Philippine Standard Time


Mayon’s activity in the past 24 hours was characterized by sporadic and weak lava fountaining, lava flow and degassing from the summit crater. Three (3) discrete lava fountaining episodes were recorded at 1:03 AM and 4:49 PM yesterday and 1:59 AM this morning. The first of these lasted twelve hours and eighteen minutes, generating grayish ash plumes that rose 400 m above the summit crater. Discrete seismic events associated with otherwise obscured lava fountaining lasted three to 21 minutes and were recorded until 1:21 PM yesterday.  The second episode lasted 43 minutes and consisted of discrete seismic events of up to 10 minutes duration that were accompanied by rumbling sounds audible beyond 10 kilometers of the summit crater. The third episode started early this morning and is characterized by discrete signals with attendant incandescent lava flow. Lava flows have advanced to 3.3 kilometers, 4.5 kilometers and 900 meters down the Miisi, Bonga and Basud Gullies, respectively, from the summit crater. Pyroclastic density currents or PDCs have deposited to the 4.6, 4.5 and 4.2 kilometer reaches of the Miisi, Bonga and Basud Gullies, respectively.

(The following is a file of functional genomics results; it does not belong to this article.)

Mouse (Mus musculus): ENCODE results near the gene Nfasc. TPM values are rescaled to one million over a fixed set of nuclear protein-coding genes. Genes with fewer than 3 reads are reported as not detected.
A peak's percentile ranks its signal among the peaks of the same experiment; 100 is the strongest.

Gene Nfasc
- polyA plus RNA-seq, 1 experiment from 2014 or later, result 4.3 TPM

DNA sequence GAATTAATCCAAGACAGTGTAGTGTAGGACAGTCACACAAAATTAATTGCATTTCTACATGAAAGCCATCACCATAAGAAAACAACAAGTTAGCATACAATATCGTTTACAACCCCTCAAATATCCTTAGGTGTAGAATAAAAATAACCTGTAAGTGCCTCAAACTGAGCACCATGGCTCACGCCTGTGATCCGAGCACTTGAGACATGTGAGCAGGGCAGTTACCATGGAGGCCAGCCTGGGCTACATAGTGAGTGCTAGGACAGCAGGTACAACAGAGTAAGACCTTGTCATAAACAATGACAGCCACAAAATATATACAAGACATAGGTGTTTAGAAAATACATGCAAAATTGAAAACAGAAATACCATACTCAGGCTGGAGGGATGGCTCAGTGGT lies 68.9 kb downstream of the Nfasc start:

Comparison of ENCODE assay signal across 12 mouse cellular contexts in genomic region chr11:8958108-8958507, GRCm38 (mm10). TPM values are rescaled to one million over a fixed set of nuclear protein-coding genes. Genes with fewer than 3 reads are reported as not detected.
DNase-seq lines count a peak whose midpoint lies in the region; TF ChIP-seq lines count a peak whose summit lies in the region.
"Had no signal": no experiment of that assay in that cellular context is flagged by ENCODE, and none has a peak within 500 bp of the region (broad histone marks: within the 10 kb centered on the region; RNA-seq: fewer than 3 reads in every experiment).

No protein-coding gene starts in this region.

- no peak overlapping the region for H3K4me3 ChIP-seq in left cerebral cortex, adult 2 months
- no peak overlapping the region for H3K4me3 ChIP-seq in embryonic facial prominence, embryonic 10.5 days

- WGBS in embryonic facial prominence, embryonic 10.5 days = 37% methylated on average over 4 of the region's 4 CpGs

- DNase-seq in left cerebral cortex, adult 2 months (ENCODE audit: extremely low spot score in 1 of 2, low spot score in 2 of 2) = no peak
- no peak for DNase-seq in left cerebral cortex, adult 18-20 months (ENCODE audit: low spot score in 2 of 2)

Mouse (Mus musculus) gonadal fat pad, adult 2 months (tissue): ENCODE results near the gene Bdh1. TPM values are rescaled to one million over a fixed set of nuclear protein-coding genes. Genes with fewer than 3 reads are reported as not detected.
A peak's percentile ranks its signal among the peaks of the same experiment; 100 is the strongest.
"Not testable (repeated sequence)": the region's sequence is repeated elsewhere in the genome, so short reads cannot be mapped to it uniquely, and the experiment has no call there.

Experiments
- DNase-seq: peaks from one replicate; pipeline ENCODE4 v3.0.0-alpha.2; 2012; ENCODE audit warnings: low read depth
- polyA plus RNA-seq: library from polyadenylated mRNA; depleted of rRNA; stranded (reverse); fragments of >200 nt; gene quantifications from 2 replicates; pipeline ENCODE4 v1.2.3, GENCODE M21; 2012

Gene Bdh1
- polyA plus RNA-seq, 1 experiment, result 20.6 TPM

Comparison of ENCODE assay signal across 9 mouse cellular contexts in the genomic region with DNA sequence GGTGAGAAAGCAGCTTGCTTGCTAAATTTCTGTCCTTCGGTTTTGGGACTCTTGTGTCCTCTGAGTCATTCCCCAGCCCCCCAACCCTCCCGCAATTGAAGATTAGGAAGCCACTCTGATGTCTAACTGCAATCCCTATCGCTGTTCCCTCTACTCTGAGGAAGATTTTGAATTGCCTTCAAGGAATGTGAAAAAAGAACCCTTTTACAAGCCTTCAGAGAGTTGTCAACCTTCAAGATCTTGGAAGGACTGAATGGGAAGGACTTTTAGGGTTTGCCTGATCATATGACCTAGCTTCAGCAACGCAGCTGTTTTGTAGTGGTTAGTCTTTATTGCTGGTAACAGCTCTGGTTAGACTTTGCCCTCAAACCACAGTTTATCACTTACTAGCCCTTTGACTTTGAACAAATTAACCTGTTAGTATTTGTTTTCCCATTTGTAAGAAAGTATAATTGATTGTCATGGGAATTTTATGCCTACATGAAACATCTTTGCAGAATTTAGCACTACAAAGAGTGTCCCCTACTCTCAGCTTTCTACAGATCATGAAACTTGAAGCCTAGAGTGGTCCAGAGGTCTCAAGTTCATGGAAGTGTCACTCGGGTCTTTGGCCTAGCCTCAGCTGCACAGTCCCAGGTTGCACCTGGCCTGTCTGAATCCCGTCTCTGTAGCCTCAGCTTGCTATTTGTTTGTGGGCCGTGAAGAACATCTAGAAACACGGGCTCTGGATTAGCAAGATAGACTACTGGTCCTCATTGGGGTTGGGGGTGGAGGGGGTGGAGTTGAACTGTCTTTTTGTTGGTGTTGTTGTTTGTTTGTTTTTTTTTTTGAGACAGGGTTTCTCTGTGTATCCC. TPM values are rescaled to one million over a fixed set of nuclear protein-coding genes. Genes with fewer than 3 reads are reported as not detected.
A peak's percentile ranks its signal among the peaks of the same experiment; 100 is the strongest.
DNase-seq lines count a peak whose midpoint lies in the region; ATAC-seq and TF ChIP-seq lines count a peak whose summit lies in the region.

A total of fifty-five (55) volcanic earthquakes, most of which corresponded to lava fountaining events, and three (3) rockfall events were recorded by Mayon's seismic monitoring network. Sulfur dioxide (SO2) emission averaged 1,339 tonnes/day on 17 February 2018. Electronic tilt and continuous GPS still record sustained swelling or inflation of the edifice since November and October 2017, consistent with pressurization by magmatic intrusion.

Alert Level 4 remains in effect over Mayon Volcano. The public is strongly advised to be vigilant and desist from entering the eight (8) kilometer-radius danger zone, and to be additionally vigilant against pyroclastic density currents, lahars and sediment-laden stream flows along channels draining the edifice. Civil aviation authorities must also advise pilots to avoid flying close to the volcano’s summit as ash from any sudden eruption can be hazardous to aircraft. DOST-PHIVOLCS maintains close monitoring of Mayon Volcano and any new development will be communicated to all concerned stakeholders.